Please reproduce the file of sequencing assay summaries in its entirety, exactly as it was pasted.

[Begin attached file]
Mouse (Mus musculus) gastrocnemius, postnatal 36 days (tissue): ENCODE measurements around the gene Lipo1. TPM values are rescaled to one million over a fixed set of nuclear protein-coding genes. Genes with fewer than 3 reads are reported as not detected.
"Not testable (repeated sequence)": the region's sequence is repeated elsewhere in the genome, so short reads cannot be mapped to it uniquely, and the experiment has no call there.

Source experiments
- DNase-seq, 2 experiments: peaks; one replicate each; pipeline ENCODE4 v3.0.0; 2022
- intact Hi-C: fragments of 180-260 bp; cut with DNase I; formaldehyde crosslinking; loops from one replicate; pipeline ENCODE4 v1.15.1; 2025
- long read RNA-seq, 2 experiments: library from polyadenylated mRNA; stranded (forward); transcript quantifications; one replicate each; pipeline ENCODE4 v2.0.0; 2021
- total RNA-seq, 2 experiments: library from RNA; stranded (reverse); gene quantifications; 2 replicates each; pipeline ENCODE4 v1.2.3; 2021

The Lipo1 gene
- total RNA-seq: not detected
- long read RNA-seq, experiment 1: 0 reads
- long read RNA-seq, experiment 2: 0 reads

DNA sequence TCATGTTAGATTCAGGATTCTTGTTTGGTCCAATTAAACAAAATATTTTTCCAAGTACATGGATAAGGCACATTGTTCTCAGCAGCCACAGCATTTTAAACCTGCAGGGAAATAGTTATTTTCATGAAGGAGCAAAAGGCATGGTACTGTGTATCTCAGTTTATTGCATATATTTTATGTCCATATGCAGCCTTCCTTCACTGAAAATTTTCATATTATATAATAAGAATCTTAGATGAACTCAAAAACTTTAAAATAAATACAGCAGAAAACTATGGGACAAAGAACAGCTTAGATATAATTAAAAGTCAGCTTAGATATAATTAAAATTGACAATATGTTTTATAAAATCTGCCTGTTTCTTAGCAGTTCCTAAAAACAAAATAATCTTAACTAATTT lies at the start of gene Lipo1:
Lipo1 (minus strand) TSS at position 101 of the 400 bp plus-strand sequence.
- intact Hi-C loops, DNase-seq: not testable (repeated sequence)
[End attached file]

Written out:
Mouse (Mus musculus) gastrocnemius, postnatal 36 days (tissue): ENCODE measurements around the gene Lipo1. TPM values are rescaled to one million over a fixed set of nuclear protein-coding genes. Genes with fewer than 3 reads are reported as not detected.
"Not testable (repeated sequence)": the region's sequence is repeated elsewhere in the genome, so short reads cannot be mapped to it uniquely, and the experiment has no call there.

Source experiments
- DNase-seq, 2 experiments: peaks; one replicate each; pipeline ENCODE4 v3.0.0; 2022
- intact Hi-C: fragments of 180-260 bp; cut with DNase I; formaldehyde crosslinking; loops from one replicate; pipeline ENCODE4 v1.15.1; 2025
- long read RNA-seq, 2 experiments: library from polyadenylated mRNA; stranded (forward); transcript quantifications; one replicate each; pipeline ENCODE4 v2.0.0; 2021
- total RNA-seq, 2 experiments: library from RNA; stranded (reverse); gene quantifications; 2 replicates each; pipeline ENCODE4 v1.2.3; 2021

The Lipo1 gene
- total RNA-seq: not detected
- long read RNA-seq, experiment 1: 0 reads
- long read RNA-seq, experiment 2: 0 reads

DNA sequence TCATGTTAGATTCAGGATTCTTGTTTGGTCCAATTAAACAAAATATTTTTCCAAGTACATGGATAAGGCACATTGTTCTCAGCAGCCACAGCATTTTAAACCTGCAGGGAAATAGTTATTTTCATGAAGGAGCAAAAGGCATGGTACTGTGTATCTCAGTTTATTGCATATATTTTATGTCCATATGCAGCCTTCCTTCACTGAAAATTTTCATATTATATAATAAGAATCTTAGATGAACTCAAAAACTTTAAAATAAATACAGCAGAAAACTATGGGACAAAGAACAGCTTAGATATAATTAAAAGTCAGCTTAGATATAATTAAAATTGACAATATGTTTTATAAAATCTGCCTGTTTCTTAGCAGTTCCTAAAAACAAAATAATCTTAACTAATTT lies at the start of gene Lipo1:
Lipo1 (minus strand) TSS at position 101 of the 400 bp plus-strand sequence.
- intact Hi-C loops, DNase-seq: not testable (repeated sequence)